Funded By

 
The Clinical Decision Support Lab
The Medical Office for the Twenty First Century (MOXXI)
 

Software Used

 
 
The Medical Office for the Twenty First Century (MOXXI)

The MOXXI project is a computerized system to manage medications and electronically write prescriptions. The goal of the research project is to study the impact of these new technologies on quality of care delivered and on patient outcomes.

Optimal management of prescription medications is an increasingly complex challenge. In order to ensure the best and safe treatment of their patients, physicians and pharmacists must keep their knowledge about medications and their use up-to-date. Today there are:

  • More than 33,000 drug interactions
  • More than 6,500 prescription drugs that are counter-indicated in the presence of certain illnesses
  • More than 3,500 prescription drugs that can cause allergic reactions.  The goals of the project are to determine whether the MOXXI system can prevent undesirable drug-induced effects by testing
  • An electronic prescription module, including therapeutic intent, in order to reduce errors in the prescription, transcription, and delivery of medications.
  • A therapeutic advisor, to rapidly detect drug interactions and ineffective treatments.
  • A module for the follow-up of drug treatment adherence.

Funded By

 
The Clinical Decision Support Lab
Information Systems-enabled Outreach Program for Adverse Drug Events: The ISTOP-ADE Trial
 

 
Information Systems-enabled Outreach Program for Adverse Drug Events: The ISTOP-ADE Trial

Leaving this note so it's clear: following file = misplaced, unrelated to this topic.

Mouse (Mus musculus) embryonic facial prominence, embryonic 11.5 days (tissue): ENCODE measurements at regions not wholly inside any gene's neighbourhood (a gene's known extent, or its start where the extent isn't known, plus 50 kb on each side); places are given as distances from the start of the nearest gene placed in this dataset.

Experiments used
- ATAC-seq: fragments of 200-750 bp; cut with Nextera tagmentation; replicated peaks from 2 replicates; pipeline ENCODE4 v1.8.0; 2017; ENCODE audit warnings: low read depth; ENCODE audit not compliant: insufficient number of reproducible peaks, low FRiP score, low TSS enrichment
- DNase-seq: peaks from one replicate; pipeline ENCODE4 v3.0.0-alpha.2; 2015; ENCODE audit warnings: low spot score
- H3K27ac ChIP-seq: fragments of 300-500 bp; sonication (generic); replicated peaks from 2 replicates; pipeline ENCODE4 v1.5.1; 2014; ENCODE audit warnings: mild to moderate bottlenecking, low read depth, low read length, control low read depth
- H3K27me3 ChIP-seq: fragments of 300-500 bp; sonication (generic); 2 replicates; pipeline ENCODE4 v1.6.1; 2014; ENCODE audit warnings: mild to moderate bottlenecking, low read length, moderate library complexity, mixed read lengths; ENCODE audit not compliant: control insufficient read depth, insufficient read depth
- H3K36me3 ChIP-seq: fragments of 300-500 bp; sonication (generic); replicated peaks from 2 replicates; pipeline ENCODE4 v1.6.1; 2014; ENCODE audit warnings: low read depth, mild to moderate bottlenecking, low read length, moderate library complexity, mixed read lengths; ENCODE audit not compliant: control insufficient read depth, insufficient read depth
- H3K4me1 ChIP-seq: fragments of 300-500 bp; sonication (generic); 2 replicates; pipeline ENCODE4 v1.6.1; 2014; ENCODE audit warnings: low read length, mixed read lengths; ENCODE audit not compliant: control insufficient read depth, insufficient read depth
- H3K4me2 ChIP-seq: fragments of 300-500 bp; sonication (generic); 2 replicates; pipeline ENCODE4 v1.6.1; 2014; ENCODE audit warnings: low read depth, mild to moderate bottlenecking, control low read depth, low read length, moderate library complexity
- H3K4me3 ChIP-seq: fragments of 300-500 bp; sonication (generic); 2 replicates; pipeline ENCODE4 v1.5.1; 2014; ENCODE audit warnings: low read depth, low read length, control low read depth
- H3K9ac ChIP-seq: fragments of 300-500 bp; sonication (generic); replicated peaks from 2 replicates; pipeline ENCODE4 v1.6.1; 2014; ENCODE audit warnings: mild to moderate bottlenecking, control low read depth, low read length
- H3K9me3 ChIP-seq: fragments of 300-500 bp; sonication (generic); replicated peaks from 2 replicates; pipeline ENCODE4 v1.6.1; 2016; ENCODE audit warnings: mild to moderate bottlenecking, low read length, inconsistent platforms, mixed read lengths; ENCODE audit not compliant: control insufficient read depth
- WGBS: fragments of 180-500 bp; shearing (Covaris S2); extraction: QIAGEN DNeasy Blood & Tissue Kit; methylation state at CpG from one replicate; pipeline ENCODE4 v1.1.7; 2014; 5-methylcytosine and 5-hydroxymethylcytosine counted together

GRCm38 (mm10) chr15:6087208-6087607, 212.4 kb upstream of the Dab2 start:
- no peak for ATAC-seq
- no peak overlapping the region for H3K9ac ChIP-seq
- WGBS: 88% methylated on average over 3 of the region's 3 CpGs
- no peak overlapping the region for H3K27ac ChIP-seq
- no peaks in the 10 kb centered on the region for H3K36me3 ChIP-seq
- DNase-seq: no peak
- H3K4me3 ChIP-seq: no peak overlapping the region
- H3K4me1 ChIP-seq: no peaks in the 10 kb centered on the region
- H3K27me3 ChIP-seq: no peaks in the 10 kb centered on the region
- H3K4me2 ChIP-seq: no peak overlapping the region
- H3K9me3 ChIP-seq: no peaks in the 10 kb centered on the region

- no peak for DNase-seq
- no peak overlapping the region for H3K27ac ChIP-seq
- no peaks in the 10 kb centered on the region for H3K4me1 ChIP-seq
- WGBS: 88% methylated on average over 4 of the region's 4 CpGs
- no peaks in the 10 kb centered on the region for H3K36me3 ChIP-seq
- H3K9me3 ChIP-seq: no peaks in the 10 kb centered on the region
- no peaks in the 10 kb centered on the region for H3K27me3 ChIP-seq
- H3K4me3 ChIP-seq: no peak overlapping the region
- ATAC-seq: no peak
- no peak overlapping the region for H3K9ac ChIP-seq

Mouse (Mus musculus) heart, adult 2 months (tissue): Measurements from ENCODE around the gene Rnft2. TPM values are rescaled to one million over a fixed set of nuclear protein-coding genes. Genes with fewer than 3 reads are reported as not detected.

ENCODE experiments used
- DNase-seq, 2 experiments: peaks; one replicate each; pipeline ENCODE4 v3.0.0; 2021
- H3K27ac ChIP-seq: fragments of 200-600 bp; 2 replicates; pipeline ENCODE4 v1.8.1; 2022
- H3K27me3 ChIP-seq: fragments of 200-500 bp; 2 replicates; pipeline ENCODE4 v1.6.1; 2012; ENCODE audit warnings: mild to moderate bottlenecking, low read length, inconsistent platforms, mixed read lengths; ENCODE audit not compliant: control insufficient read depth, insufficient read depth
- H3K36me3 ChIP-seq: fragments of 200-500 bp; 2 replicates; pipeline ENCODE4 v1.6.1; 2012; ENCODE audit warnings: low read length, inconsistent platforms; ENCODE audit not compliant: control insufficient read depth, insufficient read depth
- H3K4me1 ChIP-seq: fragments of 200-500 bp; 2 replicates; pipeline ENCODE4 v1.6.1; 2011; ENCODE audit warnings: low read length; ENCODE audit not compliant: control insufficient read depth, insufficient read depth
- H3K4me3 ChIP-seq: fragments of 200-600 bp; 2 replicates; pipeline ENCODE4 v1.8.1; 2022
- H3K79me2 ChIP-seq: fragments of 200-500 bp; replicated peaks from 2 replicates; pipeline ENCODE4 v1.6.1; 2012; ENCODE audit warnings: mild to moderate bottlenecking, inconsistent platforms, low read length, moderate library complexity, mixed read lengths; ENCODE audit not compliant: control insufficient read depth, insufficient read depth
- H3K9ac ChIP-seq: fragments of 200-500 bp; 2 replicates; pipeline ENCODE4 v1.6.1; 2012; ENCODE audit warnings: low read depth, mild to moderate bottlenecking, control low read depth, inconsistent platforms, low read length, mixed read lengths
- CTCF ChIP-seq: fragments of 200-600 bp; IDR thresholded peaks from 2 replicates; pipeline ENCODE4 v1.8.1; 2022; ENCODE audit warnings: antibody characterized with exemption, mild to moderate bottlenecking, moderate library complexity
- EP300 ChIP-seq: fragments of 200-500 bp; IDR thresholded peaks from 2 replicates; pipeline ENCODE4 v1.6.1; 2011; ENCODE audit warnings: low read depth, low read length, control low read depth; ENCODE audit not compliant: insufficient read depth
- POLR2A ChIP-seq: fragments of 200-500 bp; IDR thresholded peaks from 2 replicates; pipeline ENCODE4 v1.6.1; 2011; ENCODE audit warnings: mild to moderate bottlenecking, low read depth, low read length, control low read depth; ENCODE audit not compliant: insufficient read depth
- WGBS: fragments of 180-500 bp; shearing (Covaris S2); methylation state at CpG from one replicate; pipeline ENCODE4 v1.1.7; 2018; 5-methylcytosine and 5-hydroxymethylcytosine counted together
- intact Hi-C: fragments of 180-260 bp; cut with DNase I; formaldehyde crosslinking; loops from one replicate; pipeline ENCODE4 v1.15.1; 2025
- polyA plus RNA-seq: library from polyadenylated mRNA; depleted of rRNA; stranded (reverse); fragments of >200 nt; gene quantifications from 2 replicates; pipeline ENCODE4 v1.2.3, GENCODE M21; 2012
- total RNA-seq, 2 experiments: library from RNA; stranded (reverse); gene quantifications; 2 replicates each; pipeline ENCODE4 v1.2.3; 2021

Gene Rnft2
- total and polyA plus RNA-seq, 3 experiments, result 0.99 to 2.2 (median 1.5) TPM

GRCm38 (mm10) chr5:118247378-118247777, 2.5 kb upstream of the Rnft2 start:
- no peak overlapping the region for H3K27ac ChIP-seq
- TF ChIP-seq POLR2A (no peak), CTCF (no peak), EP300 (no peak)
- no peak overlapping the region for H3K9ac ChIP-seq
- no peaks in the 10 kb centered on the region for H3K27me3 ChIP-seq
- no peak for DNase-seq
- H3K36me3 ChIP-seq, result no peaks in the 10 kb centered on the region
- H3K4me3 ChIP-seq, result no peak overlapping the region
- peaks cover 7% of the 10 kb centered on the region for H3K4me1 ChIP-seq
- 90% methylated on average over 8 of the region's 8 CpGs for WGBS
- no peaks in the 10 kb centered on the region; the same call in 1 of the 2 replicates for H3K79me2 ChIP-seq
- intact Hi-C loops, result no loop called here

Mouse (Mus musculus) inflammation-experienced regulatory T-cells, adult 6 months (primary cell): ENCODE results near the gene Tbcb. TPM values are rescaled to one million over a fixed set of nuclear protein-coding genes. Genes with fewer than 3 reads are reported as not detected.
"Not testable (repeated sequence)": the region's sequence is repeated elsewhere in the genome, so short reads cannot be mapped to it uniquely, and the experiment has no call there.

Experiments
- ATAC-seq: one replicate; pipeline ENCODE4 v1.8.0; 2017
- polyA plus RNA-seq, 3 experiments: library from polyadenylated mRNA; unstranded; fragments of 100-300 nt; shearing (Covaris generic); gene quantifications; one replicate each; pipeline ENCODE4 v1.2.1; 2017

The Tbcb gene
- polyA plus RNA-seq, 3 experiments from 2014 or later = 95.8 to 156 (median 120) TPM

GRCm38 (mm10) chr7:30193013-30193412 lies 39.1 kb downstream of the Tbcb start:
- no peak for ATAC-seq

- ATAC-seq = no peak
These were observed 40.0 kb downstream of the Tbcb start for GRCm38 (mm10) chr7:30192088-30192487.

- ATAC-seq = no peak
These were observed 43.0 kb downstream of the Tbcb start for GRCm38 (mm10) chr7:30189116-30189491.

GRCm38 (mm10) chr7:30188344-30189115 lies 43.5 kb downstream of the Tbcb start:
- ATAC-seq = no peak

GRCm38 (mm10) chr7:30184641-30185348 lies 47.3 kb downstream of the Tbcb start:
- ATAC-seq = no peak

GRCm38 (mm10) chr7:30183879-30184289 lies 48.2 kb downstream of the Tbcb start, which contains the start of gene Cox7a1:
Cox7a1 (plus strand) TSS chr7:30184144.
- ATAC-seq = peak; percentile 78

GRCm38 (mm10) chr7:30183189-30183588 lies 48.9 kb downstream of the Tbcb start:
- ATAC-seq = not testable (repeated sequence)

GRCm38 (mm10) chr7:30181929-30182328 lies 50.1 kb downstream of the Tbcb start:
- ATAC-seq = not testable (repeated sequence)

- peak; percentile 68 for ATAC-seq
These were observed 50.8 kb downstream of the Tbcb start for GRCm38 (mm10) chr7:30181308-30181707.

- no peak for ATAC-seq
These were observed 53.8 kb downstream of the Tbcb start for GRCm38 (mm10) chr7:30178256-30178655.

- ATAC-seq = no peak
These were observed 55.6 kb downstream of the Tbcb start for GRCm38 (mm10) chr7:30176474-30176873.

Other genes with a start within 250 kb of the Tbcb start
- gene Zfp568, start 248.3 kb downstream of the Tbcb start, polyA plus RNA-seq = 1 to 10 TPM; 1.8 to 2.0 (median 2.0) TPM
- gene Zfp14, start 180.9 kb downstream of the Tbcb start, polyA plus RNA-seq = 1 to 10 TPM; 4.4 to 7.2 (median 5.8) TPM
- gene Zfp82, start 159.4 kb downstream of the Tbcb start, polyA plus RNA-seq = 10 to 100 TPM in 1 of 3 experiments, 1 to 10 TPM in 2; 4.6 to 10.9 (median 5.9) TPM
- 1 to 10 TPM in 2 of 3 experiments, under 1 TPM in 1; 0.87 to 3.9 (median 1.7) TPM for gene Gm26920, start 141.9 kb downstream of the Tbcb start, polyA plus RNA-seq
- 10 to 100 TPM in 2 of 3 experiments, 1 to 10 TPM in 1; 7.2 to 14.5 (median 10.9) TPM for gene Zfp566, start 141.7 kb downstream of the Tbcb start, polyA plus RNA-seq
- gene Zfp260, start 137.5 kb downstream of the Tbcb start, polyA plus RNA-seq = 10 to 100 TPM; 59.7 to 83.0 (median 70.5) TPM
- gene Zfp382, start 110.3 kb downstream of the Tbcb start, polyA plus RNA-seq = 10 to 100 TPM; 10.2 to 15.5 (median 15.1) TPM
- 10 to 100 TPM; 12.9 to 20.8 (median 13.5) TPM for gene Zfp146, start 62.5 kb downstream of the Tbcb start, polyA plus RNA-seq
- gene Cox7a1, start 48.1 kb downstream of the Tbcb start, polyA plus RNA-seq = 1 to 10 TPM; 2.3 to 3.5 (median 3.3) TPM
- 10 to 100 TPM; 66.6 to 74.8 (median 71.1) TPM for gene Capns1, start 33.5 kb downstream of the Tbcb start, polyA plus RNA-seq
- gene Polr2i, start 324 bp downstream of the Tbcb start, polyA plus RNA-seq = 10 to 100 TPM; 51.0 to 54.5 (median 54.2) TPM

Medications are an effective intervention for managing and preventing health problems but their benefit can be undermined by non-adherence or adverse drug events (ADEs).  As these issues are interconnected, efforts to improve non-adherence should also include reduction of ADEs.  We have developed the ISTOP-ADE system (Information Systems-enabled Outreach for Preventing Adverse Drug Events) which enables timely monitoring of patients for ADEs and couples it with an intervention to manage ADEs.  The objectives of this study are to determine whether the ISTOP-ADE system, compared to routine care, will reduce a) the probability of discontinuing of prognosis-altering medications, b) the probability of a patient experiencing a severe ADE, c) the proportion of patients experiencing ADEs, preventable ADEs, and ameliorable ADEs, and d) health services utilization.


Funded By

 
The Clinical Decision Support Lab
International Pharmacosurveillance using Electronic Health Records and Health Information Technologies
 

 
International Pharmacosurveillance using Electronic Health Records and Health Information Technologies

While there are considerable benefits from modern drug therapy, the frequent occurrence of adverse drug-related events and the uncertainty about effects of drugs after they enter the market have highlighted fundamental shortcomings in the ability to actively monitor drugs after their approval. Electronic health records, computerized prescribing and automated patient follow-up systems are health information technologies that provide an unprecedented opportunity to develop an active surveillance system that will monitor and provide patients and physicians with real-time feedback on the comparative safety and effectiveness of new drugs. Conducting active surveillance on a collaborative international scale will provide more rapid information about drug safety and effectiveness from users around the world, as well as permit more personalized risk/benefit analysis for subgroups where drugs may have a different risk/benefit profile. The purpose of this project is to develop state-of-the-art methods of i) monitoring, and ii) analyzing the comparative risk and benefit of new drug therapies, in real-time, through an international prospective surveillance system, and iii) communicating this information to clinicians to inform treatment decision-making at the point-of-care.